University of Cambridge honours UOW scientist
Apr 02, 2007
The University of Cambridge has recognised the contribution made by the published research of UOW academic, Professor Colin Woodroffe, (Earth and Environmental Sciences) by approving him for the degree of Doctor of Science.
A Doctor of Science is a degree awarded on the basis of a collection of published works which make a distinct and original contribution to the advancement of science or learning.
Professor Woodroffe’s research has focused on the way in which coastal landforms change. His publications include a scholarly book, entitled Coasts, form process and evolution, published by Cambridge University Press in 2003, as well as more than 100 scientific papers in prestigious journals.
He studied geography as an undergraduate at Gonville and Caius College, Cambridge. Inspired by the enthusiasm of the academics and postgraduates who taught him, Professor Woodroffe undertook postgraduate studies, also at the University of Cambridge.
His PhD thesis examined the morphology, stratigraphy and sedimentary dynamics of mangrove shorelines in the Cayman Islands in the West Indies. This fascination with the dynamics of tropical and subtropical coastlines led to opportunities to research a wide range of coastal environments, including island coasts across the Pacific and Indian Oceans, embayments on the New Zealand coast, and estuaries around the coast of Australia.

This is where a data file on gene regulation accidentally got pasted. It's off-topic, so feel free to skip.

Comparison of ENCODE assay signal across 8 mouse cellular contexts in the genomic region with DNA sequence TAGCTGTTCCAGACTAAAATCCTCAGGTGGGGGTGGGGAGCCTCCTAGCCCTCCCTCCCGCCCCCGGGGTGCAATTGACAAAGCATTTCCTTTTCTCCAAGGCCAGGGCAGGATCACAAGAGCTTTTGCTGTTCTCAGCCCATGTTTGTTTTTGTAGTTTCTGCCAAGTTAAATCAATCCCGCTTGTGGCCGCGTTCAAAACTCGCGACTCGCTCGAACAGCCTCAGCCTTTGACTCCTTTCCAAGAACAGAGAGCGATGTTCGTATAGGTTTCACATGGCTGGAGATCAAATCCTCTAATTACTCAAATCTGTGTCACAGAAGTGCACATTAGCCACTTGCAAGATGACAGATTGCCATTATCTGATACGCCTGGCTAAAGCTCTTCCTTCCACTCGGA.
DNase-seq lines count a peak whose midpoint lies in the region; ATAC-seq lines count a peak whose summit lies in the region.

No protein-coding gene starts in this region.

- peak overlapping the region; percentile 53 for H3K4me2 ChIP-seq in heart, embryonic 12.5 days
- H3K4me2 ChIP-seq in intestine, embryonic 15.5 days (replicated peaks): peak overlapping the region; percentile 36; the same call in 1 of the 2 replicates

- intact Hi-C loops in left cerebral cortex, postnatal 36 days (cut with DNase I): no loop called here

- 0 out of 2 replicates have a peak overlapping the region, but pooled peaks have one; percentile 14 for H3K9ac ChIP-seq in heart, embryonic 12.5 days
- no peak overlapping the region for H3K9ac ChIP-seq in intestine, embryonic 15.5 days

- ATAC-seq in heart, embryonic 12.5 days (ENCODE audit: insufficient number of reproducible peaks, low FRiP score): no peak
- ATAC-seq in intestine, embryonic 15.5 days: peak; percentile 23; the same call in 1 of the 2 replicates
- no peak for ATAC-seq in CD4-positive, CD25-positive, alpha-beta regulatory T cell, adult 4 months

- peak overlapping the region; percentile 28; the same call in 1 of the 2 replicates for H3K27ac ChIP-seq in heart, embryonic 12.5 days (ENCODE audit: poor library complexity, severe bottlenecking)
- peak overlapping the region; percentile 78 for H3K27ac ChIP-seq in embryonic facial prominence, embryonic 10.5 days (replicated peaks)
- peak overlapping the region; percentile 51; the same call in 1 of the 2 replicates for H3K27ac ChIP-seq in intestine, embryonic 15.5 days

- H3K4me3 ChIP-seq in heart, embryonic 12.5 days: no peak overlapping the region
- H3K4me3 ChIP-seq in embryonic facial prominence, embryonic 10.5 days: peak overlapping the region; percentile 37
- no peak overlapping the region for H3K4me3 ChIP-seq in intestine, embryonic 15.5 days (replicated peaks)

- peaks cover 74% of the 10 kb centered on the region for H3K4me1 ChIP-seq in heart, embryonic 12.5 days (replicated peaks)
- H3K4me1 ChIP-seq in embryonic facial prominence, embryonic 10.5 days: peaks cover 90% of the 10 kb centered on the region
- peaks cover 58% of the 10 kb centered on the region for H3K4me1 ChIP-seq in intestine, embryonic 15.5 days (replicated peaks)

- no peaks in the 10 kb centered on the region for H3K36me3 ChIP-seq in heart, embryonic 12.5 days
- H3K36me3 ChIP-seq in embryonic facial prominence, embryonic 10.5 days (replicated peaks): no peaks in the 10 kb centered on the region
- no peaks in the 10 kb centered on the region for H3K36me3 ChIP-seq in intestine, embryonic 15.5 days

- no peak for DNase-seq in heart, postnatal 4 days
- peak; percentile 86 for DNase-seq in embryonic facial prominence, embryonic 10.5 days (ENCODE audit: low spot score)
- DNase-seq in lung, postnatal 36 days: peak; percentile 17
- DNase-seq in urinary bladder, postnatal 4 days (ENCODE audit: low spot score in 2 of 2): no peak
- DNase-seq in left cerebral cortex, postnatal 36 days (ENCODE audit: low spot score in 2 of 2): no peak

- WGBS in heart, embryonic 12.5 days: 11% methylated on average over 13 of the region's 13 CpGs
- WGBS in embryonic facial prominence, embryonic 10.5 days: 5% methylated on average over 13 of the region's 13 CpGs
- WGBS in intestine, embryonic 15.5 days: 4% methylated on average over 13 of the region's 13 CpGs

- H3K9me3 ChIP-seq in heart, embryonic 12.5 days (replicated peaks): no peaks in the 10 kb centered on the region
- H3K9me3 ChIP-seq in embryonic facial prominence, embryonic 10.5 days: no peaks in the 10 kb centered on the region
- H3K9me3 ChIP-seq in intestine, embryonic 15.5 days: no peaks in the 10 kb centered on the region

His publications include studies of coral reef development and sea-level history, in remote parts of the world such as Belize, Tuvalu, Tonga, the Cook Islands, and the Maldives, as well as papers on the Australian coast.
Such studies of past coastal changes, expanded through acquisition of topographic data from sophisticated survey techniques, such as airborne lidar and ship-borne swath mapping, and integrated using geographical information systems (GIS), are especially relevant in the context of anticipated global climate change. They provide the essential background against which it is possible to assess vulnerability of coasts to the impacts anticipated as a result of present and future environmental change.
Professor Woodroffe’s more recent studies have examined the implications of climate change for low-lying reef, deltaic and estuarine coasts and reef-island development.
Professor Woodroffe has just returned from fieldwork on the low-lying atolls of Kiribati in the central Pacific Ocean, where his reconstruction of past environments in the central Pacific Ocean is now focusing on the potential to extend the historical record of the behaviour of climate associated with the climate phenomenon known as ‘El Niño’ over the past few thousand years, using fossil coral.
He will receive the degree at a ceremony in Cambridge later in the year.